Music
Music streaming sites hurt artists
By
Staff Writer
Thursday, March 2, 2017

Although Adele seemed to enjoy Lemonade, Beyoncé’s critically-acclaimed sixth studio album, it was unfortunately available only to those willing to fork out as much as $17 on iTunes.

It was noticeably unavailable on streaming services like Spotify.

Beyoncé’s decision to avoid sharing her music on streaming platforms prompted many Wake Forest students to opt out of hearing the pop artist’s most evocative and politically charged record to date.

Streaming services have altered the landscape of sales in the music industry dramatically over the past 10 years, and along with these changes, a decline in total revenue for artists has followed.

This decline in revenue comes predominantly from the new marketing model advanced by services like Spotify, Pandora and Apple Music, which yield far less for the industry.

These platforms provide consumers with access to enormous catalogs of music, in exchange for ad exposure or a subscription which costs less than the equivalent of one CD per month. Advertisement-based streaming and subscription streaming grew by 32 percent and 52 percent respectively from 2014 to 2015.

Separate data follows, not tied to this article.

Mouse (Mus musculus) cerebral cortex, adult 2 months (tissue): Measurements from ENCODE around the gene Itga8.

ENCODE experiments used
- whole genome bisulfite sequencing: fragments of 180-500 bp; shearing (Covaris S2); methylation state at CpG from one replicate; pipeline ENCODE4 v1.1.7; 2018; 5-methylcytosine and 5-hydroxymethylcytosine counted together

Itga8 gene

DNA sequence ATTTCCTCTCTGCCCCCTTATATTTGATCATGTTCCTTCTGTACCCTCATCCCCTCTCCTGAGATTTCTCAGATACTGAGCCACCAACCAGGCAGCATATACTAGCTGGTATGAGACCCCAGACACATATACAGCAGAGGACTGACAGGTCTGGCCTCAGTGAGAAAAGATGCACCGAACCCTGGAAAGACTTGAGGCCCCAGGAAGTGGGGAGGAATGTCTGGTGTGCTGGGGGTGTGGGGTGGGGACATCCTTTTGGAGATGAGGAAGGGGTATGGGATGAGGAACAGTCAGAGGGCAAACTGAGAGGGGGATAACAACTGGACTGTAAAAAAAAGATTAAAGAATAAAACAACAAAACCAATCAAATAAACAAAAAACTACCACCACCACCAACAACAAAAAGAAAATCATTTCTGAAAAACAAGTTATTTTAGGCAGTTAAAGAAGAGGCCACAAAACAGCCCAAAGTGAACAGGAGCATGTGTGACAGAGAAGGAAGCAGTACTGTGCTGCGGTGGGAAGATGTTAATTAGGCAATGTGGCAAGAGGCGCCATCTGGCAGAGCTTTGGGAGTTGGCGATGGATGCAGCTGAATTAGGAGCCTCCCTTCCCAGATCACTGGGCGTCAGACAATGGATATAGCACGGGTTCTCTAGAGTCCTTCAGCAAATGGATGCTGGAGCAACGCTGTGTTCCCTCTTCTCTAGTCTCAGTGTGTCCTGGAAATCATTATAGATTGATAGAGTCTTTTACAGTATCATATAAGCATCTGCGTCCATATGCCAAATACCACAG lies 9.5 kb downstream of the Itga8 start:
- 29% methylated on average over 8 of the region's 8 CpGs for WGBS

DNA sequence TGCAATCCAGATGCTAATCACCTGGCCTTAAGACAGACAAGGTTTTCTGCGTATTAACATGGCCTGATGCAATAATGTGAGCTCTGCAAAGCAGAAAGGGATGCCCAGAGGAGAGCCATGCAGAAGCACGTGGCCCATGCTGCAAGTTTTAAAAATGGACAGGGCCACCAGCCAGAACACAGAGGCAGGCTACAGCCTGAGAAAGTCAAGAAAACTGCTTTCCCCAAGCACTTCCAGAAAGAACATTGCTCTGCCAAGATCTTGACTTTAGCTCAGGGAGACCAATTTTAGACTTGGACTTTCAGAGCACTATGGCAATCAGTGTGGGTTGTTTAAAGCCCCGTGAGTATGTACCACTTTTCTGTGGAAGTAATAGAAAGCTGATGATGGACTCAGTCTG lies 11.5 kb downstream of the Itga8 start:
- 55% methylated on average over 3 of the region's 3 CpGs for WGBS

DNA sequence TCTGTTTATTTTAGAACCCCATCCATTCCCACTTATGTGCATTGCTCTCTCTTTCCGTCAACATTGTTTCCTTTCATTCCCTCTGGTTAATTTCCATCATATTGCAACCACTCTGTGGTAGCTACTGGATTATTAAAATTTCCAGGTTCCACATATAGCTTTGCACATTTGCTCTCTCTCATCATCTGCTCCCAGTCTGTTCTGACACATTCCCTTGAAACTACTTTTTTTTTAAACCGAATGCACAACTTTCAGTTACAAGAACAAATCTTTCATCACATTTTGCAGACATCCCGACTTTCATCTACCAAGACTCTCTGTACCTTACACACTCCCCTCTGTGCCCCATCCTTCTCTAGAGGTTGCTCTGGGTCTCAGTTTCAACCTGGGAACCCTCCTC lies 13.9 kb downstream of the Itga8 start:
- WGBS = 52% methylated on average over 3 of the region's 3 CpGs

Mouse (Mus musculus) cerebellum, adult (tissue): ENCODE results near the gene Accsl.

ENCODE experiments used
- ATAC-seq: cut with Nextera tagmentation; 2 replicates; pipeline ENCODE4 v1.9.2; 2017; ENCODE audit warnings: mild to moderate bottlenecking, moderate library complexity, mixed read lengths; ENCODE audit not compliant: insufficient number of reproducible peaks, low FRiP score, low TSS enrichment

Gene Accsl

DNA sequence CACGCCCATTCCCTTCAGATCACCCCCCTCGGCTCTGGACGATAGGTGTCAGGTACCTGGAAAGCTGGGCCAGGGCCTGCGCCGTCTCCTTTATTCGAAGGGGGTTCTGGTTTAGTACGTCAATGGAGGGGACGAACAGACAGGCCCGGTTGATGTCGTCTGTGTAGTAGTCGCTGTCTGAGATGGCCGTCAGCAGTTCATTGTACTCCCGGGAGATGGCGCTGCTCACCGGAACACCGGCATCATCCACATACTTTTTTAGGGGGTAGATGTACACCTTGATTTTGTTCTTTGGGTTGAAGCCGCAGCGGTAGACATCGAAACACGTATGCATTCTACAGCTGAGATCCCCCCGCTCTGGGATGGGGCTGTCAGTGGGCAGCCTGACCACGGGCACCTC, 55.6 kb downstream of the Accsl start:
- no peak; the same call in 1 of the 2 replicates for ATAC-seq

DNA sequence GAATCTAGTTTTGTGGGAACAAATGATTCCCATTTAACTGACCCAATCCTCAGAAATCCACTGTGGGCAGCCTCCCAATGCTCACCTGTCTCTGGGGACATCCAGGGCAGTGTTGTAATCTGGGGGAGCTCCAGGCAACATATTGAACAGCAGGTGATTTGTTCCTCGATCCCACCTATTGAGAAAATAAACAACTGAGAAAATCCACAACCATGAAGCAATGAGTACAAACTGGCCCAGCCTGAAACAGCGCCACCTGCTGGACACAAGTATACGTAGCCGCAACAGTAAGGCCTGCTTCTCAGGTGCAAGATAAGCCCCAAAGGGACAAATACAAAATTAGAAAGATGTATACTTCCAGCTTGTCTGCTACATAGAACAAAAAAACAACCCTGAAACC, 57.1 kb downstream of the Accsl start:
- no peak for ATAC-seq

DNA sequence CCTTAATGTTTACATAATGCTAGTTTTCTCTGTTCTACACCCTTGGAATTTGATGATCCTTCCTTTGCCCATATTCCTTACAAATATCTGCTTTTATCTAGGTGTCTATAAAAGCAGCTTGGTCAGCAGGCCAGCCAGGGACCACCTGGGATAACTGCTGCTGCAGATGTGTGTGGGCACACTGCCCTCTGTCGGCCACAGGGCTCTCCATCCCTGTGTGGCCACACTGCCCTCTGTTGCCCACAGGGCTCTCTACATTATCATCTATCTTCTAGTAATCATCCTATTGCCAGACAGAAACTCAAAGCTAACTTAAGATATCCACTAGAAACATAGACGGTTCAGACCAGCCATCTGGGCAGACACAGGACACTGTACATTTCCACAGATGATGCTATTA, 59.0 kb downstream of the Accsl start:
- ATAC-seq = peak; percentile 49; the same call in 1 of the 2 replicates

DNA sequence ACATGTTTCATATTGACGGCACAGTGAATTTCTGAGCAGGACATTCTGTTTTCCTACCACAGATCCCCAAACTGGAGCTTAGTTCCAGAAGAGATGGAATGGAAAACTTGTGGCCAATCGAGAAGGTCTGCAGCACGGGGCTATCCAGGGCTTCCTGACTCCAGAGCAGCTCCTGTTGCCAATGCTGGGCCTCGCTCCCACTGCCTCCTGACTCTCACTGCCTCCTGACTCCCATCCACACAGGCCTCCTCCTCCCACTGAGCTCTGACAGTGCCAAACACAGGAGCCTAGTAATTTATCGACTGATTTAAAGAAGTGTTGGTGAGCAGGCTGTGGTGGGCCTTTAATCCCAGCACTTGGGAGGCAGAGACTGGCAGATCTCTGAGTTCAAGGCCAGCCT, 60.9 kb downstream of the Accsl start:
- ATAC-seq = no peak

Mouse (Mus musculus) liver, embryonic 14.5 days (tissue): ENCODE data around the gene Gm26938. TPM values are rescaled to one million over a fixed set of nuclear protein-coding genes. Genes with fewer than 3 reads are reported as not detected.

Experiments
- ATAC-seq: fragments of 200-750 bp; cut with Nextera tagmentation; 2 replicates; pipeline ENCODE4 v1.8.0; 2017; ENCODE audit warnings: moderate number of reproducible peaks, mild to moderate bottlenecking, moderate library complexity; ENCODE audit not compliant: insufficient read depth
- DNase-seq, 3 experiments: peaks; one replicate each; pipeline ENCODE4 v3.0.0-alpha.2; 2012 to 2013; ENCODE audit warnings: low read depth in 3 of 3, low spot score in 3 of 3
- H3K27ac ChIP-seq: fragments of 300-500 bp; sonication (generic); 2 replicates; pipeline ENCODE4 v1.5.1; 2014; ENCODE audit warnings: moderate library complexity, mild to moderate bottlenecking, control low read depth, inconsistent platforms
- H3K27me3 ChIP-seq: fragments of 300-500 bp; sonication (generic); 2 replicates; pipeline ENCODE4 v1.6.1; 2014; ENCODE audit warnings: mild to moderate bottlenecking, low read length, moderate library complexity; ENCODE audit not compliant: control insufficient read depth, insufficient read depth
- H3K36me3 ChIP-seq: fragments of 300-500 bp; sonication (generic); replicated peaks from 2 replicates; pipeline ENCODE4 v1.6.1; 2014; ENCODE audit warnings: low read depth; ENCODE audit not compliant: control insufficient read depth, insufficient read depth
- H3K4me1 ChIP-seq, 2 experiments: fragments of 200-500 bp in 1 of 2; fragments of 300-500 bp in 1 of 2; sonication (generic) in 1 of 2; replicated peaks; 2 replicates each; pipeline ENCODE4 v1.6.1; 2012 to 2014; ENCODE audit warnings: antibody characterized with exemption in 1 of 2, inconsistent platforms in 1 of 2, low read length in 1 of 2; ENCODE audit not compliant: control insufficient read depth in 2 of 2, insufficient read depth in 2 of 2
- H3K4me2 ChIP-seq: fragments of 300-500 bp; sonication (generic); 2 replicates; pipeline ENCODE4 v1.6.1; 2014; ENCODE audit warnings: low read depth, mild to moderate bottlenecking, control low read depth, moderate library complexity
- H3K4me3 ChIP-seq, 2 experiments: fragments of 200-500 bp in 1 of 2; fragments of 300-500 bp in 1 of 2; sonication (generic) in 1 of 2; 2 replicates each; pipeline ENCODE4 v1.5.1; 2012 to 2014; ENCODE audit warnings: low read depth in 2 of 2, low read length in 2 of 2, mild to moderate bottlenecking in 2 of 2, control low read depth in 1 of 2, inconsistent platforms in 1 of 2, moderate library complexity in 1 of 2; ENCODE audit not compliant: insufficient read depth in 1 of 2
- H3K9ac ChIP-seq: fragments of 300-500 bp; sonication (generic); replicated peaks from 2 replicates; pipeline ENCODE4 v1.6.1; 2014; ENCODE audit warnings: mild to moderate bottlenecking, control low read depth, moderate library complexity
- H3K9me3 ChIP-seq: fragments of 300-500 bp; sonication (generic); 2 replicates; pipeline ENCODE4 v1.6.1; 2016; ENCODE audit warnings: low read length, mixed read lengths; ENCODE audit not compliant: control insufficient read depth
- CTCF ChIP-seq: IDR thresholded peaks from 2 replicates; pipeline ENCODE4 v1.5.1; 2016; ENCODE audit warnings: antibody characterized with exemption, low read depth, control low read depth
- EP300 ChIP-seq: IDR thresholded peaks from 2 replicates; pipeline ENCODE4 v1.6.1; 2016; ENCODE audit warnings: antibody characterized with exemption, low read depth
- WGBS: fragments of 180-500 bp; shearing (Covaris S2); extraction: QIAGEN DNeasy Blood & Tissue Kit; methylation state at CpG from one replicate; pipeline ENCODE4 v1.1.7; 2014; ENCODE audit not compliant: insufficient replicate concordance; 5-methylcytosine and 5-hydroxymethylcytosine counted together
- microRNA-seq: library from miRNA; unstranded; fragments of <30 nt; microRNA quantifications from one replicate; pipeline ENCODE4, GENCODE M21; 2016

The offer of nearly endless music for pocket change is a hard bargain to pass up for students, especially when Spotify offers a discounted service for collegiate users.

“It’s cheaper,” said freshman Abby Moore. “Even [Spotify] Premium is cheaper than buying every song.”

Moore said she hasn’t bought a song from iTunes in years and had to think back to middle school to recall the last time she went out to a store and spent money on a CD.

More often than not, students are preferring to leave compact disks to gather dust on store shelves and iTunes tucked far away in some hidden folder on their phones. It seems that Millennials are not very drawn to the kind of music that they can hold in their hands.

The increased market share of streaming is problematic for the industry because it values the work of artists at a much lower rate than other media. Billboard estimates that it takes streaming services 1500 plays worth of ad revenue in order to equal one album purchase.

The result is that far less money reaches artists after the streaming platform and record labels take their share of the profits. Less money for their work is frustrating for musicians, but for most, the exposure that streaming services provides is a better alternative than iTunes sales.

Recently, streaming has surpassed digital downloads, holding 34.3 percent of the industry’s market share. This leaves students with a decision: pay more to support art or enjoy their music for cheaper. The trends  seem lean to the latter choice.